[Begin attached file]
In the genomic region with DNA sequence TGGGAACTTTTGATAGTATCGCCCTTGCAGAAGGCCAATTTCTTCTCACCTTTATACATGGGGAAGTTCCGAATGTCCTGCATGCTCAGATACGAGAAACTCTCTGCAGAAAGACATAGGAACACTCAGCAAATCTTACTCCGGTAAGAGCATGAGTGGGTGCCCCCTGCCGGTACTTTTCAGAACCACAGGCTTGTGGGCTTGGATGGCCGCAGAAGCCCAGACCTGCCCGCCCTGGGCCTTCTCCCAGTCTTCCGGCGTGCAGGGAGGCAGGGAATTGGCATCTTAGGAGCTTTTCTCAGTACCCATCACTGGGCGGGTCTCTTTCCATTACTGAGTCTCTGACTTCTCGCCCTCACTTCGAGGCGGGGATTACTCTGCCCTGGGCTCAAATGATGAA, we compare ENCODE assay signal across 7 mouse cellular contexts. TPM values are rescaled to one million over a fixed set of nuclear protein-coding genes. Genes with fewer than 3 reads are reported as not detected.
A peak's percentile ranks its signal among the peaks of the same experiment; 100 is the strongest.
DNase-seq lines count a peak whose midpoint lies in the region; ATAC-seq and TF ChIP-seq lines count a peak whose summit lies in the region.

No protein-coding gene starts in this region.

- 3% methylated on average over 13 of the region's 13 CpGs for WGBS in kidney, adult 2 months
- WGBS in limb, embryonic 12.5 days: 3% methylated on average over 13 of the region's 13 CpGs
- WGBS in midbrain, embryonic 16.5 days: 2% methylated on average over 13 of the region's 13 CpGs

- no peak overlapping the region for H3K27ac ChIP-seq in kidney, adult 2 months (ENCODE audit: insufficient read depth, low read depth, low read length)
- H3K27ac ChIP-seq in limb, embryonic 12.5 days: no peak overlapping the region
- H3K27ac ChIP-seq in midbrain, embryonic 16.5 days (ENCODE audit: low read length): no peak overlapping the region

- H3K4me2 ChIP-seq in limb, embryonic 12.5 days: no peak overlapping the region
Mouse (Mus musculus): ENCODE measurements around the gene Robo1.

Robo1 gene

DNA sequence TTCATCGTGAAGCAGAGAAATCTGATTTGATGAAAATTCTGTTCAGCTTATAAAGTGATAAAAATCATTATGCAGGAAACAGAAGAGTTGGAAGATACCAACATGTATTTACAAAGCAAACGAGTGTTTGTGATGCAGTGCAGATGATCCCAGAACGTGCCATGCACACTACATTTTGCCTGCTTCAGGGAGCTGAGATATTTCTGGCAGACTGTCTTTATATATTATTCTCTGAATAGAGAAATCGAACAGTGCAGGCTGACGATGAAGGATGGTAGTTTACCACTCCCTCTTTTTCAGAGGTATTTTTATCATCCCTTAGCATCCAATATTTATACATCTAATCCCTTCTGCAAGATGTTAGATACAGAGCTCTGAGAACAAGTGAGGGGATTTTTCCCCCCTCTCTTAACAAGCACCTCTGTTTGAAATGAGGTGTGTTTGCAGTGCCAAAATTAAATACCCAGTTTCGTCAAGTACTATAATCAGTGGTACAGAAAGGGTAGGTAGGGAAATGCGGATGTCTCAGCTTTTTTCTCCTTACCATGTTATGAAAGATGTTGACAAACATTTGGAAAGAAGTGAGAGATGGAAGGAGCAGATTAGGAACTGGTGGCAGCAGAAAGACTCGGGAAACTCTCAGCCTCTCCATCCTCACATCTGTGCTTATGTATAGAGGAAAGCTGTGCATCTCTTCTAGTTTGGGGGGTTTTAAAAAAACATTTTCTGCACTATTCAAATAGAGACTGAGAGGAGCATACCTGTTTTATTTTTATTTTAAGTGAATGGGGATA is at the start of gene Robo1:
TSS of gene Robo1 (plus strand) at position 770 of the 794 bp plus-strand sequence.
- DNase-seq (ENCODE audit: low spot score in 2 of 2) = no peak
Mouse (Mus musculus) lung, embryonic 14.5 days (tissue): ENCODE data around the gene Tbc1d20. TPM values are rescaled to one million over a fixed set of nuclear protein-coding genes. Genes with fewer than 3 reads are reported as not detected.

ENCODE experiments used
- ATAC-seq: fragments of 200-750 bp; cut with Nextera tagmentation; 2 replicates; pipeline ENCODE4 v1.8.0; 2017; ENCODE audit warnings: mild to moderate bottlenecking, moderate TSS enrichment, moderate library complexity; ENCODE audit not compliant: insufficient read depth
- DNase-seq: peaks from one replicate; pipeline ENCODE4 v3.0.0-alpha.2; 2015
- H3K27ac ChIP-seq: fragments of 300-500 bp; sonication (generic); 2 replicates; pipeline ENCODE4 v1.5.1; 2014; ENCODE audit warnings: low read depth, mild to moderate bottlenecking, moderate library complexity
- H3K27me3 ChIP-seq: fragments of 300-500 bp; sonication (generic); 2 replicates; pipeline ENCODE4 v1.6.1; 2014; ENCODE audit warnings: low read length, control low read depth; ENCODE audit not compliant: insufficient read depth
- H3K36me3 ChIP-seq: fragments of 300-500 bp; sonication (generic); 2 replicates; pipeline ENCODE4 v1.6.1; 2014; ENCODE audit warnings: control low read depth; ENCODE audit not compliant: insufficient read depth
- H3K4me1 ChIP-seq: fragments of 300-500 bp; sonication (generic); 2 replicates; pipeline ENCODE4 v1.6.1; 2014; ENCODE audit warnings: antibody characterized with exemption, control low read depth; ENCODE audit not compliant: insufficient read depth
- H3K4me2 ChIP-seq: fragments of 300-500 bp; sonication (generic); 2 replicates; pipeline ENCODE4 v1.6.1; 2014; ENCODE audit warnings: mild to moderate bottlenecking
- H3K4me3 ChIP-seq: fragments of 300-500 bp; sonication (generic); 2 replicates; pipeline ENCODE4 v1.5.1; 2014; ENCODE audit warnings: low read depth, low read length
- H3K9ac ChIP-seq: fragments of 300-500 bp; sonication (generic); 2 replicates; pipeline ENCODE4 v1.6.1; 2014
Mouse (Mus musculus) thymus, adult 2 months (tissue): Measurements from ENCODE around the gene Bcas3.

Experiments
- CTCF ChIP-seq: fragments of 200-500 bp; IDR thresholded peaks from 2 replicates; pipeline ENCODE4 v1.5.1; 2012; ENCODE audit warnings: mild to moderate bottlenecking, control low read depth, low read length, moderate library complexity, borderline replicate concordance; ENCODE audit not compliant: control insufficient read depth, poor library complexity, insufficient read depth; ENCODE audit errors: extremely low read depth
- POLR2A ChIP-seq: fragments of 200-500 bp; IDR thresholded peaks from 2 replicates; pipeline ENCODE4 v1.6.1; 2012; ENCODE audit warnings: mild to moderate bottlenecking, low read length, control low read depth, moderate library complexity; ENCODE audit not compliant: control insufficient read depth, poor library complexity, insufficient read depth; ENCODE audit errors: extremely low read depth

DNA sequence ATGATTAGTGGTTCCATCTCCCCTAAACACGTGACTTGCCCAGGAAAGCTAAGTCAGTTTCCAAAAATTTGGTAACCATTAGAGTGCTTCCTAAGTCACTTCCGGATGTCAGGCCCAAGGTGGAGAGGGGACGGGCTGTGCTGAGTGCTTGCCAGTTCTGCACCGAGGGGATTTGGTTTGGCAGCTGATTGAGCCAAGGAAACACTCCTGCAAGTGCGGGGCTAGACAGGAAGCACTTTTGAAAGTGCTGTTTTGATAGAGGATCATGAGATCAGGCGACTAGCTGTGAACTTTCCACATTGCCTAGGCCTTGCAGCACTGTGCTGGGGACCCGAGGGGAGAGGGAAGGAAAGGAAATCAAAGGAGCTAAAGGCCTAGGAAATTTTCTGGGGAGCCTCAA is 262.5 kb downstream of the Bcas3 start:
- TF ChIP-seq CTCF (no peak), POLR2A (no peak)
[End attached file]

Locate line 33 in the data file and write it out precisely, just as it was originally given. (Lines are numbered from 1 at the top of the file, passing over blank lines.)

- TF ChIP-seq CTCF (no peak), POLR2A (no peak)